How Do Biodigestors Function As Methane Gas Generators?
Fortunately, methane has some positive characteristics that facilitate the reduction of its emissions and impacts, besides making it useful in other ways. It is highly flammable, and when contained and canalized, can be used like propane or butane to feed flames for heating water or air, cooking, illumination (in gas lanterns), drying clothes, or dehydrating food products. It can also be used to fuel internal combustion engines, which may operate moving vehicles, pumps and other machinery, or electrical generators. The burning of methane gas transforms it into carbon dioxide, a chemical compound which is much less harmful to the planet.
One of the easiest techniques for producing methane under controlled conditions, thus permitting its capture and utilization as fuel, is the biodigestor a sealed tank where bacteria consume organic material without the presence of air, and expel the biogas. The material used to feed these bacteria can range from solid plant and animal residues, such as manure, leaves and grass cuttings, to liquid sewage. In rural applications, where animals are constantly furnishing excrement, this material can be used in the biodigestor to generate methane for the varied uses mentioned. In this case, the manure serves a double function after it has been used in the gas generation and transformed into sludge, which accumulates in the bottom of the chamber, this sludge can be used as fertilizer for some plant cultures.
In general, there are two forms of using the biodigestor either as a closed gas generating system, or as a constant flow sewage treatment system, which of course also generates gas as a highly beneficially side effect. In the first example, the biodigestor has a single hatch, and is filled with the organic mixture desired, then sealed and left to digest this material and fabricate methane. The resulting methane is burned until the bacteria have exhausted their source of food, the organic material in the tank. When no more gas is produced, the biodigestor is opened, emptied and cleaned, then refilled to repeat the process.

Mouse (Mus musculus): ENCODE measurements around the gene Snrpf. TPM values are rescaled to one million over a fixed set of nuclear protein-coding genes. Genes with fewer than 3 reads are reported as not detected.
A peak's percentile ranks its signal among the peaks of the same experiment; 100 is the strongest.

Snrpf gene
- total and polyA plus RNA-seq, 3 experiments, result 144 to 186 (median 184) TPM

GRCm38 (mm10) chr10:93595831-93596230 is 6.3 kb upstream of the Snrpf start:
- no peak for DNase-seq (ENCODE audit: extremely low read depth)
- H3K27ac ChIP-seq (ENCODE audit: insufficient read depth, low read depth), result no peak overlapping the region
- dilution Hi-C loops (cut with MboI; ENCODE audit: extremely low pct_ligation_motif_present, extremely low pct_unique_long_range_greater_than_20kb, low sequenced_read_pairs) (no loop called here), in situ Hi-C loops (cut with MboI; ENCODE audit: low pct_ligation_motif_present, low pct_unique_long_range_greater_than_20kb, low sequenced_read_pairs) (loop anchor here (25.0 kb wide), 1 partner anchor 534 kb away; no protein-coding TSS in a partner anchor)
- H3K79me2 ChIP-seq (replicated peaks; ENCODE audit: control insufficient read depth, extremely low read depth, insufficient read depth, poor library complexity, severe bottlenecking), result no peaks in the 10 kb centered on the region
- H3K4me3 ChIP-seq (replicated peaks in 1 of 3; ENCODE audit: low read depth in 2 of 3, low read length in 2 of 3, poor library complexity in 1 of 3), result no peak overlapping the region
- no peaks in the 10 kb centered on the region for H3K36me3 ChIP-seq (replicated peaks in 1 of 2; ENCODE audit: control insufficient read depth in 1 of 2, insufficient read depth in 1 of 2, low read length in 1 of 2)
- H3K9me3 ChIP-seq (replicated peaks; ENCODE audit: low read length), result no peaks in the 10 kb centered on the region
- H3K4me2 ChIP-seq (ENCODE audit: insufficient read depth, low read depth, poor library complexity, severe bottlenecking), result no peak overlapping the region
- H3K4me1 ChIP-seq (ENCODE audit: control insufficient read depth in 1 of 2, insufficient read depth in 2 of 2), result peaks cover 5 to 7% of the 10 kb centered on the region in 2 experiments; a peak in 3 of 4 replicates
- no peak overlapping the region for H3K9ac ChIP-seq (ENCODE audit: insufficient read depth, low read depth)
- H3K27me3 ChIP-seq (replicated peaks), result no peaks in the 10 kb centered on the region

In the second case of the constant flow system, liquid sewage is continuously entering one side of the biodigestor and partially treated water is leaving the other side. In this type of application, very practical for small urban or rural communities where more ample sewage collecting networks are not available, the biodigestor serves as a septic tank, decomposing the solid waste in the sewage, as well as a methane generator. The liquid effluent can be further treated at the outlet from the biodigestor by small settling ponds or plant filters. These filters are basically small tanks, open at the top and filled with soil, where plants are used to consume the remaining nutrients in the effluent, thus leaving the water which finally leaves the system in a much cleaner state.
There are two basic models of biodigestors being used in many countries, copied from China or India. In the Chinese model, which consists of a more or less spherical sealed chamber of brick or concrete, there is an entrance for the organic material, an outlet for the water (if it is a constant flow system), and a tube which conducts the methane to its destination. The gas is pressurized by the inflexible structure of the tank body, much as in the case of bottled gas, only here the bottle is made of masonry. The other, the Indian model, is made up of a vertical, tubular tank filled with the organic mixture to be digested, and covered by a floating dome that fits inside the tank. The weight of the dome pressurizes the gas, and raises or lowers its elevation depending on the volume of gas inside the tank. Once again, this can have an inlet and an outlet for the constant flow of liquid sewage. The biodigestor has proved to be very practical in many situations, and its benefits for health, sanitation, the economy and the climate make this form of technology an alternative to be widely applied all over the world.
Author: David Michael (Teres�polis, Brazil)
Edited by: Rajesh Bihani ( Find me on Google+ )